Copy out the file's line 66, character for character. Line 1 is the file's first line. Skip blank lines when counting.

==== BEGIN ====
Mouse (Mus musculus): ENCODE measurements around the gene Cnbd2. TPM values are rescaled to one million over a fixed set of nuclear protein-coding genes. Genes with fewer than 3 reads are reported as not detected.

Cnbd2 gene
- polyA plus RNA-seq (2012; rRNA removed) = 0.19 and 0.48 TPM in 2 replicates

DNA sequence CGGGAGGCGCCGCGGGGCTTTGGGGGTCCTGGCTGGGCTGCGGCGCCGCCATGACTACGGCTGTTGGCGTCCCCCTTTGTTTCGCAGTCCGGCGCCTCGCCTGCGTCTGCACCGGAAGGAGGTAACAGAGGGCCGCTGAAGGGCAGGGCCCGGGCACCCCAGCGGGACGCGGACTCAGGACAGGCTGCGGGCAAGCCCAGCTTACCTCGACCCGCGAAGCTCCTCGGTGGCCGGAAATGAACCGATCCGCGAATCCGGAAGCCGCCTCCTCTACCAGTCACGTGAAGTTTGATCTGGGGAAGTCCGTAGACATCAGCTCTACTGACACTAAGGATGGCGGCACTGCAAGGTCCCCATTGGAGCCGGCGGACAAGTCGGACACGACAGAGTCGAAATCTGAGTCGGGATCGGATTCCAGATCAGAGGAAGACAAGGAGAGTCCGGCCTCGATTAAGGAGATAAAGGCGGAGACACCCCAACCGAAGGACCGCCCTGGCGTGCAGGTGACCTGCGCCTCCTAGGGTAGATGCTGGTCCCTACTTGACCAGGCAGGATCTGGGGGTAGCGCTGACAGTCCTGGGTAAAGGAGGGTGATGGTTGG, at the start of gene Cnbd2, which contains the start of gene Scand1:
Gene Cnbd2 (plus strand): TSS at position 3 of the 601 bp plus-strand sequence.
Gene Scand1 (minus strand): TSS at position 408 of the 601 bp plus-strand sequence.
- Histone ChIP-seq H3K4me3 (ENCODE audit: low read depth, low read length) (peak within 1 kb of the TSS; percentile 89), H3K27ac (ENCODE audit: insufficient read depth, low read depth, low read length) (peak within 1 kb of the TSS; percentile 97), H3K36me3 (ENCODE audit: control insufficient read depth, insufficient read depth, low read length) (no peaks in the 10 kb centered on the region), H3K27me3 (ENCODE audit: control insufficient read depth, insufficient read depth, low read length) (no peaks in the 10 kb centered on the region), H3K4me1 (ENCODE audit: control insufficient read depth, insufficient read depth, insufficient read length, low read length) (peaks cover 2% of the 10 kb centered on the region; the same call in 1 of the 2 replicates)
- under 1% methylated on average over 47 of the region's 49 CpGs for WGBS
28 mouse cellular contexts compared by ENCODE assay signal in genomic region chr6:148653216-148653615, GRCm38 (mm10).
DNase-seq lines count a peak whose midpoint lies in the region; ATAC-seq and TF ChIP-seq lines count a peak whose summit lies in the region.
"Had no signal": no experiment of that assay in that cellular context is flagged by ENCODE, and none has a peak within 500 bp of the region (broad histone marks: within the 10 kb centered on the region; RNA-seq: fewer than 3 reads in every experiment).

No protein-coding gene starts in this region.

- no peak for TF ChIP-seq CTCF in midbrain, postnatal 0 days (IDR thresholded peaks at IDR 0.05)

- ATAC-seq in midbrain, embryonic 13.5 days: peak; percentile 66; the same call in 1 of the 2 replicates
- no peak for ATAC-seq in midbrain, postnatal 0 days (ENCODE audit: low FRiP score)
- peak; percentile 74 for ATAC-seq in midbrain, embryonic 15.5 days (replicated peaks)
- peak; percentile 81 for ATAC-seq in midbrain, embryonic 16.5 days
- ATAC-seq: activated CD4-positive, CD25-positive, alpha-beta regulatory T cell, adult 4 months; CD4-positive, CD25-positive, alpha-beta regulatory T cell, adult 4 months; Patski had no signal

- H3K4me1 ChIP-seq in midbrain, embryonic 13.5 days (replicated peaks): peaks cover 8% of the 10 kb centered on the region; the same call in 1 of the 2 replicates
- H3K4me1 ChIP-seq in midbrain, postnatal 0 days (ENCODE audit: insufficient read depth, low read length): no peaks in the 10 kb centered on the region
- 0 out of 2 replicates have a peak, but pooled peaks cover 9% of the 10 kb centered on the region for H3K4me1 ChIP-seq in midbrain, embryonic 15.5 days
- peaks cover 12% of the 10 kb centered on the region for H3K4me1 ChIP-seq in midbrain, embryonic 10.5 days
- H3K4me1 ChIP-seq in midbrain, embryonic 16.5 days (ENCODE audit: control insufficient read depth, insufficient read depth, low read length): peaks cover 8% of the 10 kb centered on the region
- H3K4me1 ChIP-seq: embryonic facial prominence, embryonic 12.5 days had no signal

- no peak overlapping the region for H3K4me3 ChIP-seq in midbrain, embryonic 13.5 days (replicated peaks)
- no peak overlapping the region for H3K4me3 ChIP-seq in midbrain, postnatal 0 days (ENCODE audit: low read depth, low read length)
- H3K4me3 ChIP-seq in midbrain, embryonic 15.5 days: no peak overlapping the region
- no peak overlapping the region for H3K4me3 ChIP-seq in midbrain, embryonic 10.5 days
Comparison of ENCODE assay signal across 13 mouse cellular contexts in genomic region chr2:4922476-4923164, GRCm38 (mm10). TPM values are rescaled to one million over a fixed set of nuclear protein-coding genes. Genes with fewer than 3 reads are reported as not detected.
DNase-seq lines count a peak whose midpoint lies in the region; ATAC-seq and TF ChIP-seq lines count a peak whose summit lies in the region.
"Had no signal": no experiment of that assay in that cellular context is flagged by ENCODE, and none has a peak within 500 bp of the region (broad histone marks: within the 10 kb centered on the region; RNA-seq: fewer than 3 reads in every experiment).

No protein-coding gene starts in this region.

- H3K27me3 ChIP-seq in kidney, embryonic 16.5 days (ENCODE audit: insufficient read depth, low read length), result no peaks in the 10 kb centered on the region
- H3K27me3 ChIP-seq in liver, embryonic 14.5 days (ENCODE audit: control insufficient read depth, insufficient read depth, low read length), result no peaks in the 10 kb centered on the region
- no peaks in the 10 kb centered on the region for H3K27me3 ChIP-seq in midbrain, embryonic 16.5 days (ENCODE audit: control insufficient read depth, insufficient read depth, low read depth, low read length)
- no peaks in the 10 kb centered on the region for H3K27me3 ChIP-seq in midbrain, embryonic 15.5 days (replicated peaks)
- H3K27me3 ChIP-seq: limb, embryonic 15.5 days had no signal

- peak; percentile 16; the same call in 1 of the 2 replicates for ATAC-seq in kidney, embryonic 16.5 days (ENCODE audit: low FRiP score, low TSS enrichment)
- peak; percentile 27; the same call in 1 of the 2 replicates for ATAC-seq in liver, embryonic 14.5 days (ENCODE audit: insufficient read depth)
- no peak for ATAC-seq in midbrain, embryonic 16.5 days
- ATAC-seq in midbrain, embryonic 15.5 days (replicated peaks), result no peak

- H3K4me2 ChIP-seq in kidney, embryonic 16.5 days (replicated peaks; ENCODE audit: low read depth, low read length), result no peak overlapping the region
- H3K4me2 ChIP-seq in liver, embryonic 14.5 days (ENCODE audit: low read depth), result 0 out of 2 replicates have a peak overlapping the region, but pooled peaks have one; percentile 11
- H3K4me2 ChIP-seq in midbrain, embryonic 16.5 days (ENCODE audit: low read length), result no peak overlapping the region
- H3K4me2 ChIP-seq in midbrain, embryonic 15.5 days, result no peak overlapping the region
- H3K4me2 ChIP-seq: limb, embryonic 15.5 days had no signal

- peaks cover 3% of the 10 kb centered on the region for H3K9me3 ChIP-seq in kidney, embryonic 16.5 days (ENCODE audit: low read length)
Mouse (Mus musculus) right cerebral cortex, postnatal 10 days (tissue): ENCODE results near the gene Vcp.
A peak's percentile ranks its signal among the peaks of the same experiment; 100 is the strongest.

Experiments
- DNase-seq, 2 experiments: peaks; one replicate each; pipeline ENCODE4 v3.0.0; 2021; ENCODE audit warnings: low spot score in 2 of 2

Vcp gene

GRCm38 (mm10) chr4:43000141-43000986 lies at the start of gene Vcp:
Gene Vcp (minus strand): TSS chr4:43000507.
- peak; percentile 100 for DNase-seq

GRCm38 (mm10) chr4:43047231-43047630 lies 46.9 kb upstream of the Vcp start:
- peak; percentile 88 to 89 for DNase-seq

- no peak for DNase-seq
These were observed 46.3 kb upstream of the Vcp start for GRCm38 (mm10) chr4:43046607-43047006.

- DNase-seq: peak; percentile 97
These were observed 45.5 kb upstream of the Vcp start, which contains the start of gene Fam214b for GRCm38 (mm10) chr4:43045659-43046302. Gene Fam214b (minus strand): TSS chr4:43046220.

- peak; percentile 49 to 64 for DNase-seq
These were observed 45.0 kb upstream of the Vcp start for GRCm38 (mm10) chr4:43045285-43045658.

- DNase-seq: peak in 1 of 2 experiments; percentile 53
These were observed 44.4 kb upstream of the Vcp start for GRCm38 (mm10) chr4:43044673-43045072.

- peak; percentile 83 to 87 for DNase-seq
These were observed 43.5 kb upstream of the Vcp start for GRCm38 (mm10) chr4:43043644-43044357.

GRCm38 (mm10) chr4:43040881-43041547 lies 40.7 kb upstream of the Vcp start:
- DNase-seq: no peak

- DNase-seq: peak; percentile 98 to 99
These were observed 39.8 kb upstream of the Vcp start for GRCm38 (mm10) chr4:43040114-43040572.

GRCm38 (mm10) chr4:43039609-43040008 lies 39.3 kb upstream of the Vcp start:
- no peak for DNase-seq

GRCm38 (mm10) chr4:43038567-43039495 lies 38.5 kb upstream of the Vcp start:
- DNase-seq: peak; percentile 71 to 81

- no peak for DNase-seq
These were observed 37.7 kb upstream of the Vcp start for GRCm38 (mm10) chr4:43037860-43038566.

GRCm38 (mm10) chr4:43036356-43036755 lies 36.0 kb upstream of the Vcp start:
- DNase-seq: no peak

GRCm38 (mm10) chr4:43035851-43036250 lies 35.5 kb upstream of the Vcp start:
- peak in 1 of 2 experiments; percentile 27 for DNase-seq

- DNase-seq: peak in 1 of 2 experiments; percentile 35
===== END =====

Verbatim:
- peak; percentile 83 to 87 for DNase-seq